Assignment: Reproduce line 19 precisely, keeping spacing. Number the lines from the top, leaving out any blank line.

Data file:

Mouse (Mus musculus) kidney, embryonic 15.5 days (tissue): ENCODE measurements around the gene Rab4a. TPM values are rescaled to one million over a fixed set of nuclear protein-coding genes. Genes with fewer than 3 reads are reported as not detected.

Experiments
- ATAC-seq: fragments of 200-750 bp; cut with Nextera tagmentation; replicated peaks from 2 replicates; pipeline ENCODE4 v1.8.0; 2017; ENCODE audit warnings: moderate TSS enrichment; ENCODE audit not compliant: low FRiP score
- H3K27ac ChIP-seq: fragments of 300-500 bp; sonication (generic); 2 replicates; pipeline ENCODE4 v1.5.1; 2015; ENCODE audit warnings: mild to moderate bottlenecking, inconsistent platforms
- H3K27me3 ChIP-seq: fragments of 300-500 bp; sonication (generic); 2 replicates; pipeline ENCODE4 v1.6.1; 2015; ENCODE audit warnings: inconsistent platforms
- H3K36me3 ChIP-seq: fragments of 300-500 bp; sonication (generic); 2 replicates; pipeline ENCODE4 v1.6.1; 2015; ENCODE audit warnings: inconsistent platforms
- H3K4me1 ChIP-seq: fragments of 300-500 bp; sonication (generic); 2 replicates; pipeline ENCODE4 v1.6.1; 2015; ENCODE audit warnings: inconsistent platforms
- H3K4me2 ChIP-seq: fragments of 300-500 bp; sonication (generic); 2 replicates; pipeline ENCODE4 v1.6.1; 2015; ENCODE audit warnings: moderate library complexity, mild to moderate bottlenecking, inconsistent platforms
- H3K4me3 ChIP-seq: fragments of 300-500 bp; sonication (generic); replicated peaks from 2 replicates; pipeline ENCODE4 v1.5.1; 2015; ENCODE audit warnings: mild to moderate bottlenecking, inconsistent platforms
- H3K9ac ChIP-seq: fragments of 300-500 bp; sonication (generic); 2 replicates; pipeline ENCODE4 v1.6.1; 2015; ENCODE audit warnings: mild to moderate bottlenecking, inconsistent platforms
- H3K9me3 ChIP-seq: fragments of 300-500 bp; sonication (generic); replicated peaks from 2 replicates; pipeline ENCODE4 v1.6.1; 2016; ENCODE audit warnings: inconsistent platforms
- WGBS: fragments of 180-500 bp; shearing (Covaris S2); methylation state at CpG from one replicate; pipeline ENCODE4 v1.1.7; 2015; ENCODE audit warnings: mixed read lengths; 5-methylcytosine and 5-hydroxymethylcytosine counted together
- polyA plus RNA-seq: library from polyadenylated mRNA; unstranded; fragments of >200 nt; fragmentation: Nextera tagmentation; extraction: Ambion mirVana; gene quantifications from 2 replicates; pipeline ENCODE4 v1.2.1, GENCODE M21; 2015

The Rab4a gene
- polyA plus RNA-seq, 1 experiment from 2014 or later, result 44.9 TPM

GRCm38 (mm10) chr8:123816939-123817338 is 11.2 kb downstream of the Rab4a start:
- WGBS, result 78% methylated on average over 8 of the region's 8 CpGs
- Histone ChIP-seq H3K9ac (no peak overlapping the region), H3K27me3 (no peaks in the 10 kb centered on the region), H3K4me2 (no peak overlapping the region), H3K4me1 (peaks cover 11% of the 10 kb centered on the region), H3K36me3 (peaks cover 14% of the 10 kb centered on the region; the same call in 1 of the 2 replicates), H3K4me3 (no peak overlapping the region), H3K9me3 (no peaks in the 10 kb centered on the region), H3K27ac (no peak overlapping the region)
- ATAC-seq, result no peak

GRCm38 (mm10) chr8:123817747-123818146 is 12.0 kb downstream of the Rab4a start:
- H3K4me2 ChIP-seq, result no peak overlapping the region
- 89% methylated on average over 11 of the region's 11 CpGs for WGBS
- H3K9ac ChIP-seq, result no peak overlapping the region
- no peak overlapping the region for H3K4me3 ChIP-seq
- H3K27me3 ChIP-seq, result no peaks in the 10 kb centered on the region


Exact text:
- ATAC-seq, result no peak